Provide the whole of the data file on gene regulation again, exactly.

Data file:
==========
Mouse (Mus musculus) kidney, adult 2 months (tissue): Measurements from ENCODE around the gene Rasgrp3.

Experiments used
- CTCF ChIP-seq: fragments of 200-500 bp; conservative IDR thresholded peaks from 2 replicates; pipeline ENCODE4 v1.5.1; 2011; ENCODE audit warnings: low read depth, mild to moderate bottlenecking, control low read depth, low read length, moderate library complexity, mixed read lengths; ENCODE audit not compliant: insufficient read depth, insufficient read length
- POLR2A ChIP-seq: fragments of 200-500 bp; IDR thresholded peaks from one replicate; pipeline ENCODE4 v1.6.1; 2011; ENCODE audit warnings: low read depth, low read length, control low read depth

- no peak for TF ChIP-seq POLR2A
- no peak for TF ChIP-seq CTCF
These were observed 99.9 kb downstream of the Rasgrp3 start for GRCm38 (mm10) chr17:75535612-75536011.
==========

Mouse (Mus musculus) kidney, adult 2 months (tissue): Measurements from ENCODE around the gene Rasgrp3.

Experiments used
- CTCF ChIP-seq: fragments of 200-500 bp; conservative IDR thresholded peaks from 2 replicates; pipeline ENCODE4 v1.5.1; 2011; ENCODE audit warnings: low read depth, mild to moderate bottlenecking, control low read depth, low read length, moderate library complexity, mixed read lengths; ENCODE audit not compliant: insufficient read depth, insufficient read length
- POLR2A ChIP-seq: fragments of 200-500 bp; IDR thresholded peaks from one replicate; pipeline ENCODE4 v1.6.1; 2011; ENCODE audit warnings: low read depth, low read length, control low read depth

- no peak for TF ChIP-seq POLR2A
- no peak for TF ChIP-seq CTCF
These were observed 99.9 kb downstream of the Rasgrp3 start for GRCm38 (mm10) chr17:75535612-75536011.